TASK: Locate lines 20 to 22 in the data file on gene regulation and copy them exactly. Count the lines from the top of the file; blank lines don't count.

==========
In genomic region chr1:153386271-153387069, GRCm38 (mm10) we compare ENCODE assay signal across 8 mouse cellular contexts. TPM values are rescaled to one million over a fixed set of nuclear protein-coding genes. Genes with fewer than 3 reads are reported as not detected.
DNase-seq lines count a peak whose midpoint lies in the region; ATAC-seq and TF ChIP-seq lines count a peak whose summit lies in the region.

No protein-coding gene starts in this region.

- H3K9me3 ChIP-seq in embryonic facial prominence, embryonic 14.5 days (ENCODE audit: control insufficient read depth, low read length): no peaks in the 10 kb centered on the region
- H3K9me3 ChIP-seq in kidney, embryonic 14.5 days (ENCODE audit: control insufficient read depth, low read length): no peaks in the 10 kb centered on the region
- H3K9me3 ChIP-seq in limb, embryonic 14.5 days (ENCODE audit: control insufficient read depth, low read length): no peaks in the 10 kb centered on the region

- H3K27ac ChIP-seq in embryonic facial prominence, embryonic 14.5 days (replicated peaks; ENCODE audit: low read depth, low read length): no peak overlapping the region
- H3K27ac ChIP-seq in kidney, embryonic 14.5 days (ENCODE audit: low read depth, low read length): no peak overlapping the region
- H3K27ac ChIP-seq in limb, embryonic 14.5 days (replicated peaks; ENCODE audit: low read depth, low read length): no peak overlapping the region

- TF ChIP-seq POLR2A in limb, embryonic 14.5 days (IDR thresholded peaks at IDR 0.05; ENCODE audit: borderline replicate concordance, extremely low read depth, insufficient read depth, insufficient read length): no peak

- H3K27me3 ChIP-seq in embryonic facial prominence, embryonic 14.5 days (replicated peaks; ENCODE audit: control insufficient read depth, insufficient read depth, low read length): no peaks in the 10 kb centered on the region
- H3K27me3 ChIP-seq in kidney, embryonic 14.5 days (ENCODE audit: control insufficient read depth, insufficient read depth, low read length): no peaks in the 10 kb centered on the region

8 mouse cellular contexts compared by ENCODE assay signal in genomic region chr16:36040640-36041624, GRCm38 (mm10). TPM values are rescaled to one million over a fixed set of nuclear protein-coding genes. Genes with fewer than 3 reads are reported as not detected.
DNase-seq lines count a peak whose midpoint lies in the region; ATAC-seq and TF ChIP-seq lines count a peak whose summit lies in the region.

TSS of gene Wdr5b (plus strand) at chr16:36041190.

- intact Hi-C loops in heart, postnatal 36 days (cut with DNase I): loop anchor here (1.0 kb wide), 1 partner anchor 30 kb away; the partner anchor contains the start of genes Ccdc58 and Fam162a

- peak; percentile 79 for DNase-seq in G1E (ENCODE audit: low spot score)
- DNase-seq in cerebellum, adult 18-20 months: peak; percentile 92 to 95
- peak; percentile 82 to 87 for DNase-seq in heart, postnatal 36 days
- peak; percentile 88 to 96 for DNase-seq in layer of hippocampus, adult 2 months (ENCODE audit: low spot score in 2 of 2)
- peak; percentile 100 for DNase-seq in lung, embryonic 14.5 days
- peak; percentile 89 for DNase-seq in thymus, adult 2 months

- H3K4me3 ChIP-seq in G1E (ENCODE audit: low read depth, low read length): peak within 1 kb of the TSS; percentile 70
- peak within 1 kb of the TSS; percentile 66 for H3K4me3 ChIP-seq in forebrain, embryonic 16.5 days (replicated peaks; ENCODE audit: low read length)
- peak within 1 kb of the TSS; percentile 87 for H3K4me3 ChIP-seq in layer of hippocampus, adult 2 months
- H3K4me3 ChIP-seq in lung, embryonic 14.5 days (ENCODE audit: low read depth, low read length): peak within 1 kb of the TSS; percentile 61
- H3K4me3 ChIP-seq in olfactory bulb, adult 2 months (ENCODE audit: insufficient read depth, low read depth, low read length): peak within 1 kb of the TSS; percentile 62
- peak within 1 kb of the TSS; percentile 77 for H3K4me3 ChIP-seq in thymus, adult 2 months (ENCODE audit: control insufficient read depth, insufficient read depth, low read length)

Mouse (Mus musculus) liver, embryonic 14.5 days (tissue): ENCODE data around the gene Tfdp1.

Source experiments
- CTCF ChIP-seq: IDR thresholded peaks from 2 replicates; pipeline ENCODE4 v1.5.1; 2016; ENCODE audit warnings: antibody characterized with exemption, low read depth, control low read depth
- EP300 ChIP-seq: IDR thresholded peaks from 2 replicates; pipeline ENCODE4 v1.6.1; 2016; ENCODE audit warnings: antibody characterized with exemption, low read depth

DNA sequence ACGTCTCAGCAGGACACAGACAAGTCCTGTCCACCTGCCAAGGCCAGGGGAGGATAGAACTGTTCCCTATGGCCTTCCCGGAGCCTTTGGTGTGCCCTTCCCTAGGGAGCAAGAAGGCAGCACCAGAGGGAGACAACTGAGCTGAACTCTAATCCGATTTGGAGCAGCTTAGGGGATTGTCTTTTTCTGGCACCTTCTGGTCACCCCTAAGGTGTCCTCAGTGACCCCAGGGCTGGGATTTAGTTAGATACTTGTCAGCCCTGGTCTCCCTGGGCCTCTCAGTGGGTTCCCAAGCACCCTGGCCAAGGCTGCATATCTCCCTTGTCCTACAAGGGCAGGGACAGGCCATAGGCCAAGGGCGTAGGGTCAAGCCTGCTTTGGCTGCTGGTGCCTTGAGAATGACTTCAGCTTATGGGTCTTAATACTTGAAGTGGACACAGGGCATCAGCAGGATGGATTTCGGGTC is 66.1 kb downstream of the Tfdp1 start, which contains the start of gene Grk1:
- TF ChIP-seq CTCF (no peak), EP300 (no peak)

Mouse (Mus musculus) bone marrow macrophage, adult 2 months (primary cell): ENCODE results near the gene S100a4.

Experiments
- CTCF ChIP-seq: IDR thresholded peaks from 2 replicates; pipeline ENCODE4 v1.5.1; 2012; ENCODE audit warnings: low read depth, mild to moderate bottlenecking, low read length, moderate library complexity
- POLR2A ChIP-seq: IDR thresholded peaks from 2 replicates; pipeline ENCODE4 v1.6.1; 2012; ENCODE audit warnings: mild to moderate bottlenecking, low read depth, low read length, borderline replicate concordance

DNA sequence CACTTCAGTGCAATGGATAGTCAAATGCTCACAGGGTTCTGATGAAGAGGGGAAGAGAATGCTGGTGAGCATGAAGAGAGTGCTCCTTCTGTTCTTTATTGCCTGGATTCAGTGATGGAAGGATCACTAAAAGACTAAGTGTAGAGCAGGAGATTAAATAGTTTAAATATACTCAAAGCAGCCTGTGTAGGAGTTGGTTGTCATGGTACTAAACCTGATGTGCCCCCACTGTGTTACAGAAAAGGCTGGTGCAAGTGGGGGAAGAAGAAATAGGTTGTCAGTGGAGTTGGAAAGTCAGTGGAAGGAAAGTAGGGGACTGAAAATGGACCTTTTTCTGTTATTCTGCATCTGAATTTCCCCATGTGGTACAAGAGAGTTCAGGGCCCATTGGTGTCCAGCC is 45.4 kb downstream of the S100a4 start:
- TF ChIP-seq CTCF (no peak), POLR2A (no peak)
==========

- peak; percentile 88 to 96 for DNase-seq in layer of hippocampus, adult 2 months (ENCODE audit: low spot score in 2 of 2)
- peak; percentile 100 for DNase-seq in lung, embryonic 14.5 days
- peak; percentile 89 for DNase-seq in thymus, adult 2 months